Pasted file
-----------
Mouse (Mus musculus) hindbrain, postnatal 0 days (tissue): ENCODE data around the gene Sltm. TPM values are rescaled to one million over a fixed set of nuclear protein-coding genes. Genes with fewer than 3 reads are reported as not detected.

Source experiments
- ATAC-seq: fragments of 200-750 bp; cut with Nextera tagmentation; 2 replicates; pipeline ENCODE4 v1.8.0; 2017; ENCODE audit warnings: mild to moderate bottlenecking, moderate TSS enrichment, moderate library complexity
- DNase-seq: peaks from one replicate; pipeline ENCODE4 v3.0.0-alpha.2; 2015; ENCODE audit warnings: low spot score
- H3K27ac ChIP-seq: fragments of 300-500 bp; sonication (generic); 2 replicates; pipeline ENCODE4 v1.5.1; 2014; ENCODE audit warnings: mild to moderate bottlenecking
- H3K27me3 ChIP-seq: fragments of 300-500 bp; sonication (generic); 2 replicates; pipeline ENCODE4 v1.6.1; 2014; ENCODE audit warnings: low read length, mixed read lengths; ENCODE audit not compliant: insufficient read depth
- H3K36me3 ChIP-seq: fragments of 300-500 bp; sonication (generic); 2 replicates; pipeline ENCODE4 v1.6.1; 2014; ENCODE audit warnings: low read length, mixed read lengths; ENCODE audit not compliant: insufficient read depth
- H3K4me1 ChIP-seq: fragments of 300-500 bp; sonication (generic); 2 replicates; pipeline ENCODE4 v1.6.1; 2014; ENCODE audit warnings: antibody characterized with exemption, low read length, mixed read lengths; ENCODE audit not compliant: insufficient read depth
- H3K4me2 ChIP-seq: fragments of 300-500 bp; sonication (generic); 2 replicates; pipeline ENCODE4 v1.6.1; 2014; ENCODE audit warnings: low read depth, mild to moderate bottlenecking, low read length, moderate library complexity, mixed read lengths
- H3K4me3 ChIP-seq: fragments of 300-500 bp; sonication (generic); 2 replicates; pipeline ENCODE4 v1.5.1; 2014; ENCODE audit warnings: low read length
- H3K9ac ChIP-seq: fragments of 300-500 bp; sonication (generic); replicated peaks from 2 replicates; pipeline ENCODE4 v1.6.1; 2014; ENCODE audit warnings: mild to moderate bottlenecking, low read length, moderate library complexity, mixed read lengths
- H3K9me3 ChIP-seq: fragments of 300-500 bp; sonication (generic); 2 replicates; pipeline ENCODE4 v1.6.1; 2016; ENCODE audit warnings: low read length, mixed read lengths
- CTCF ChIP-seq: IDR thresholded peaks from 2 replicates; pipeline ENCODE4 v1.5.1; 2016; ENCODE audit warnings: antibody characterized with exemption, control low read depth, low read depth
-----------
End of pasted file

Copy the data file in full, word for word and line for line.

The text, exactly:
Mouse (Mus musculus) hindbrain, postnatal 0 days (tissue): ENCODE data around the gene Sltm. TPM values are rescaled to one million over a fixed set of nuclear protein-coding genes. Genes with fewer than 3 reads are reported as not detected.

Source experiments
- ATAC-seq: fragments of 200-750 bp; cut with Nextera tagmentation; 2 replicates; pipeline ENCODE4 v1.8.0; 2017; ENCODE audit warnings: mild to moderate bottlenecking, moderate TSS enrichment, moderate library complexity
- DNase-seq: peaks from one replicate; pipeline ENCODE4 v3.0.0-alpha.2; 2015; ENCODE audit warnings: low spot score
- H3K27ac ChIP-seq: fragments of 300-500 bp; sonication (generic); 2 replicates; pipeline ENCODE4 v1.5.1; 2014; ENCODE audit warnings: mild to moderate bottlenecking
- H3K27me3 ChIP-seq: fragments of 300-500 bp; sonication (generic); 2 replicates; pipeline ENCODE4 v1.6.1; 2014; ENCODE audit warnings: low read length, mixed read lengths; ENCODE audit not compliant: insufficient read depth
- H3K36me3 ChIP-seq: fragments of 300-500 bp; sonication (generic); 2 replicates; pipeline ENCODE4 v1.6.1; 2014; ENCODE audit warnings: low read length, mixed read lengths; ENCODE audit not compliant: insufficient read depth
- H3K4me1 ChIP-seq: fragments of 300-500 bp; sonication (generic); 2 replicates; pipeline ENCODE4 v1.6.1; 2014; ENCODE audit warnings: antibody characterized with exemption, low read length, mixed read lengths; ENCODE audit not compliant: insufficient read depth
- H3K4me2 ChIP-seq: fragments of 300-500 bp; sonication (generic); 2 replicates; pipeline ENCODE4 v1.6.1; 2014; ENCODE audit warnings: low read depth, mild to moderate bottlenecking, low read length, moderate library complexity, mixed read lengths
- H3K4me3 ChIP-seq: fragments of 300-500 bp; sonication (generic); 2 replicates; pipeline ENCODE4 v1.5.1; 2014; ENCODE audit warnings: low read length
- H3K9ac ChIP-seq: fragments of 300-500 bp; sonication (generic); replicated peaks from 2 replicates; pipeline ENCODE4 v1.6.1; 2014; ENCODE audit warnings: mild to moderate bottlenecking, low read length, moderate library complexity, mixed read lengths
- H3K9me3 ChIP-seq: fragments of 300-500 bp; sonication (generic); 2 replicates; pipeline ENCODE4 v1.6.1; 2016; ENCODE audit warnings: low read length, mixed read lengths
- CTCF ChIP-seq: IDR thresholded peaks from 2 replicates; pipeline ENCODE4 v1.5.1; 2016; ENCODE audit warnings: antibody characterized with exemption, control low read depth, low read depth